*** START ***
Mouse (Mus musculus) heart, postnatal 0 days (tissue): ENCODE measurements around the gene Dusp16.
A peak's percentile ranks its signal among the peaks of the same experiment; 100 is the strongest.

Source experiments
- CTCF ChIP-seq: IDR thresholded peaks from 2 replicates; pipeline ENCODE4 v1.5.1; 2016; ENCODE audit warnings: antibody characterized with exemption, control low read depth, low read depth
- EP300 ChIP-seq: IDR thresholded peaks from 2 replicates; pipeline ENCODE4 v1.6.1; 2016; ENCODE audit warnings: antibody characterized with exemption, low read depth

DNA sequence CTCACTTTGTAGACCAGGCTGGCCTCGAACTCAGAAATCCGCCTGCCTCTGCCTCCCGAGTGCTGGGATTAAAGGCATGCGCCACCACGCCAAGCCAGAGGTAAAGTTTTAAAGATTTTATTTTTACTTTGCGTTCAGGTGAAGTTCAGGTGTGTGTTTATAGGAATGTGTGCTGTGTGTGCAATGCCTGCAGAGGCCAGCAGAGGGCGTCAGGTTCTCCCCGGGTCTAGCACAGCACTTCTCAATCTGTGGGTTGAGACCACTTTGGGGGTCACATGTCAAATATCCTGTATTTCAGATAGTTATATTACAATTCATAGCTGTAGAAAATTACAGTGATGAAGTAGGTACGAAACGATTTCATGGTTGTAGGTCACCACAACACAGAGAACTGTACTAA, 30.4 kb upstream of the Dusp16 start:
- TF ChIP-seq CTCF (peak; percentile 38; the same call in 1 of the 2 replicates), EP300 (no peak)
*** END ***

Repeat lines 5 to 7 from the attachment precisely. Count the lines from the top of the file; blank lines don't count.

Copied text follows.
- EP300 ChIP-seq: IDR thresholded peaks from 2 replicates; pipeline ENCODE4 v1.6.1; 2016; ENCODE audit warnings: antibody characterized with exemption, low read depth

DNA sequence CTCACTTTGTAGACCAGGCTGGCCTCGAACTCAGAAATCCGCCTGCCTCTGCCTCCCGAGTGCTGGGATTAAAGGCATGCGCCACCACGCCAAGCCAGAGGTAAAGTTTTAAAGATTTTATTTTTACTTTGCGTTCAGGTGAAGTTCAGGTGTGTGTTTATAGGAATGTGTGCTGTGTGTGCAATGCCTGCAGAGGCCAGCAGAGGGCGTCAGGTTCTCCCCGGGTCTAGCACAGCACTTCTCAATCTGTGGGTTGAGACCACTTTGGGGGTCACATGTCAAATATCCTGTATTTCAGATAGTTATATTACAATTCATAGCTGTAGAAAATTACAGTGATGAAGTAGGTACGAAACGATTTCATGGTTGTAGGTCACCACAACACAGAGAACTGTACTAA, 30.4 kb upstream of the Dusp16 start:
- TF ChIP-seq CTCF (peak; percentile 38; the same call in 1 of the 2 replicates), EP300 (no peak)